Younger Americans die earlier and live in poorer health than their counterparts in other wealthy countries, with far higher rates of death from guns, car accidents and drug addiction, according to a new analysis of health in the United States.

Researchers have known for some time that the U.S. fares poorly in comparison with other developed countries, a trend established in the 1980s. But most studies have focused on older ages, when the majority of people die.

The new findings were stark.

Deaths that occur before age 50 accounted for about two-thirds of the difference in life expectancy between U.S. males and those in 16 other developed countries, and about one-third of the difference for females.

The other countries: Australia, Austria, Canada, Denmark, Finland, France, Germany, Italy, Japan, Norway, Portugal, Spain, Sweden, Switzerland, the Netherlands and the U.K.

“The pervasiveness of the problem was really staggering,” Dr. Steven Woolf, a family medicine professor at Virginia Commonwealth University and chairman of the panel that wrote the report, told Bloomberg News. “I don't think American parents know their children will live a shorter life.”

The report called for more study of other countries' strategies and immediate action against clear threats such as obesity, saying that “with lives and dollars at stake, the United States cannot afford to ignore this problem.”

Conducted by the Institute of Medicine and the National Research Council, the study was the first to systematically compare death rates and health measures for people of all ages, including U.S. youths. It went further than other research in documenting the full range of causes of death, from diseases to accidents to violence.

The panel called the pattern of higher disease rates and shorter lives “the U.S. health disadvantage,” and said it was responsible for dragging the country to the bottom in terms of life expectancy over the past 30 years.

U.S. men ranked last in life expectancy among the 17 countries, U.S. women second-to-last.

“Something fundamental is going wrong,” Woolf said. “This is not the product of a particular administration or political party. Something at the core is causing the U.S. to slip behind. ... And it's getting worse.”

Car accidents, gun violence and drug overdoses were major contributors to years of life lost by Americans before age 50.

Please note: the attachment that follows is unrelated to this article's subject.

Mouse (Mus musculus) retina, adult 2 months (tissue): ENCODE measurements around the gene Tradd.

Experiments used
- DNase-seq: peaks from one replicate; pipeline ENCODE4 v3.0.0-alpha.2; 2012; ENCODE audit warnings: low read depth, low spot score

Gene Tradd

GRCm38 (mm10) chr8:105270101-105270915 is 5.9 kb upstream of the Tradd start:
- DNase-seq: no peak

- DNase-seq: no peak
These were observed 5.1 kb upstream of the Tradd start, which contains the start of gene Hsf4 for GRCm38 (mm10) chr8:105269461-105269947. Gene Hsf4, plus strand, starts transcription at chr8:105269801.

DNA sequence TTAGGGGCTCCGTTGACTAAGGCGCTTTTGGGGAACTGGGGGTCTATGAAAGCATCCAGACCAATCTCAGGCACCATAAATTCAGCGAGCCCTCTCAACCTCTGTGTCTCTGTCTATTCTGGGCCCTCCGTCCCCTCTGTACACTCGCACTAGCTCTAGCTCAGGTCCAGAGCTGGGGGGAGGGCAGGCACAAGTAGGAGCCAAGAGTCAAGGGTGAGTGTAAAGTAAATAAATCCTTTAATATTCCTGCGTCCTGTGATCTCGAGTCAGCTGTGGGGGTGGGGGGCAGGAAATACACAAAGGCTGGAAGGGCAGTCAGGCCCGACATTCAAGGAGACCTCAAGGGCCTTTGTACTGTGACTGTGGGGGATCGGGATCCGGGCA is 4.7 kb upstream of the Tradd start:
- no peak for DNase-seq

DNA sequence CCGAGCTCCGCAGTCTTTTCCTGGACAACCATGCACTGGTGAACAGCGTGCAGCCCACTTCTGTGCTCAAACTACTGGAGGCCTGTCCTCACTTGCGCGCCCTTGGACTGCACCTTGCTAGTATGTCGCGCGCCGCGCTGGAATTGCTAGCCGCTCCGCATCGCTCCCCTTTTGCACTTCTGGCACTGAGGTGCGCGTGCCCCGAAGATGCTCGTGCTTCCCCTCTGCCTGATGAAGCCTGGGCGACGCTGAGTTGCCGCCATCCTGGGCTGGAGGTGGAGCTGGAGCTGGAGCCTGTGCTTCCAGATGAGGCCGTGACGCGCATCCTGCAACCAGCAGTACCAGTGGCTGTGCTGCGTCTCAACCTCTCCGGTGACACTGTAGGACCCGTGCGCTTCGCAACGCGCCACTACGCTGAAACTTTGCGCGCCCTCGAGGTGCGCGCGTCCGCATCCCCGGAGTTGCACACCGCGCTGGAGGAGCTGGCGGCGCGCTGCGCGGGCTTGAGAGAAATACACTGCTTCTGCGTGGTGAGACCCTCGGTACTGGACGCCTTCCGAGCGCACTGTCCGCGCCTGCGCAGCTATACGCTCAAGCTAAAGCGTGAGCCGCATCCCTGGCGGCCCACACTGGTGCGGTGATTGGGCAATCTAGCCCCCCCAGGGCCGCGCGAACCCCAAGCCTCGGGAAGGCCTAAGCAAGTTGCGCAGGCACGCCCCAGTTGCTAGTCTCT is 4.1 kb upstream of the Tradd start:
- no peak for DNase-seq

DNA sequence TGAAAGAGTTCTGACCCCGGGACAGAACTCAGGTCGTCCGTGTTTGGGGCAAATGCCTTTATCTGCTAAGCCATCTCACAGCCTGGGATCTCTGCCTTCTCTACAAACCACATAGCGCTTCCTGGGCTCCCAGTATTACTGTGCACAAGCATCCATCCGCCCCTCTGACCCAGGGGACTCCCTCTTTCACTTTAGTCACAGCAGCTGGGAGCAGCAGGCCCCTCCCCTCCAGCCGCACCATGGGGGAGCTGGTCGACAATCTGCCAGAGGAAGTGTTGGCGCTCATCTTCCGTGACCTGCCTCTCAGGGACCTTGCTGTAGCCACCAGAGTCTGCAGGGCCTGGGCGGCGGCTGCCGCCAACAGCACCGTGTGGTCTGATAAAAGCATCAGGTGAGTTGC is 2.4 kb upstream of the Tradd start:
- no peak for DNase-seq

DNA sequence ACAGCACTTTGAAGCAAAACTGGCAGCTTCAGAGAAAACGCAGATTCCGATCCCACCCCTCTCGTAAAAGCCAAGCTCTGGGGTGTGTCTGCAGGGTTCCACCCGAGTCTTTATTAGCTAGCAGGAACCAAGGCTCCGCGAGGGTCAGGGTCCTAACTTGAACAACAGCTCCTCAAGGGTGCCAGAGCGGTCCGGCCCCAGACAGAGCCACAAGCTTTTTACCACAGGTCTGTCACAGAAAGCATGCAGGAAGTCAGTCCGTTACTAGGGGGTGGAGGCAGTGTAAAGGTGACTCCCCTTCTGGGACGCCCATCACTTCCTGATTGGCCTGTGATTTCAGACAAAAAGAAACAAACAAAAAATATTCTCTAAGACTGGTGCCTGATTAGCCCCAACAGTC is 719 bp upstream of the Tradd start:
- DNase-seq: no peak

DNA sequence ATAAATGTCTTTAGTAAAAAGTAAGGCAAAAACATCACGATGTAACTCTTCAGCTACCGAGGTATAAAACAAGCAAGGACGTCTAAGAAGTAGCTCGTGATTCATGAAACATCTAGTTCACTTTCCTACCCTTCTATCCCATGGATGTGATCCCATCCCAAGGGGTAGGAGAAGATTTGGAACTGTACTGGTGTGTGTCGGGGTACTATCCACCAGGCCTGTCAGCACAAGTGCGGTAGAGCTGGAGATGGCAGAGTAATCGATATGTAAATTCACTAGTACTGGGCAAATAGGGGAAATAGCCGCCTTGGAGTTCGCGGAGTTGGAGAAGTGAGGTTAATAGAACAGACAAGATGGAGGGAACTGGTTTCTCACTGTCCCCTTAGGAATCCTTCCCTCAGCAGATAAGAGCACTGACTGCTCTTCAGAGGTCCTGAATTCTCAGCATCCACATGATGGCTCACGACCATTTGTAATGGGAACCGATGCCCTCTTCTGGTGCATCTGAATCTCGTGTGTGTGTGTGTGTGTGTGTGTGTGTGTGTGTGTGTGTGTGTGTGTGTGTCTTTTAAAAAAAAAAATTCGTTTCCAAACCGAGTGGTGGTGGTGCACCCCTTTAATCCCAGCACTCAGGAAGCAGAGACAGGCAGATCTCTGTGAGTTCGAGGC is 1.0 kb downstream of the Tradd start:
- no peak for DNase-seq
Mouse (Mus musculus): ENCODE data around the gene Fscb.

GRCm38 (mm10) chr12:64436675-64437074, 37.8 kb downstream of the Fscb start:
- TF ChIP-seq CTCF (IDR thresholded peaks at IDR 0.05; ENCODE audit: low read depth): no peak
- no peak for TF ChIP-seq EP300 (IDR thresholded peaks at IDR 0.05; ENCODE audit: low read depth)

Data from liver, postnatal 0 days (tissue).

Gun violence was a prominent feature of the report, a finding that takes on extra urgency coming less than a month after the massacre of 26 people, most of them children, at an elementary school in Newtown, Conn.

“One behavior that probably explains the excess lethality of violence and unintentional injuries in the United States is the widespread possession of firearms and the common practice of storing them (often unlocked) at home. The statistics are dramatic,” the report said.

The rate of firearm homicides was 20 times higher in the U.S. than in the other countries, it said; 69 percent of all U.S. homicides in 2007 involved firearms, compared with an average of 26 percent in the other countries.

The U.S. has about six violent deaths per 100,000 residents. None of the 16 other countries was anywhere close to that ratio. Finland was closest with about two per 100,000.

For many years, Americans have been dying at younger ages than people in almost all other wealthy countries. In addition to the effect of gun violence, Americans consume the most calories and are in more accidents that involve alcohol. Americans also suffer higher rates of drug-related deaths, infant mortality and AIDS.

Researchers noted that the U.S. has a large uninsured population compared to other countries with comparable economies, and more limited access to primary care. And although U.S. income is higher on average than that of the other wealthy countries, the U.S. has a higher level of poverty, especially among children.

The researchers said American culture probably plays an important role.

“We have a culture in our country that, among many Americans, cherishes personal autonomy and wants to limit intrusion of government and other entities on our personal lives and also wants to encourage free enterprise and the success of business and industry. Some of those forces may act against the ability to achieve optimal health outcomes,” Woolf said.

“The bottom line,” said Samuel Preston, a demographer and sociologist who also was on the panel, “is that we are not preventing damaging health behaviors. You can blame that on public health officials or on the health care system. No one understands where responsibility lies. But put it all together and it is creating a very negative portrait.”

This report includes material from the Associated Press.

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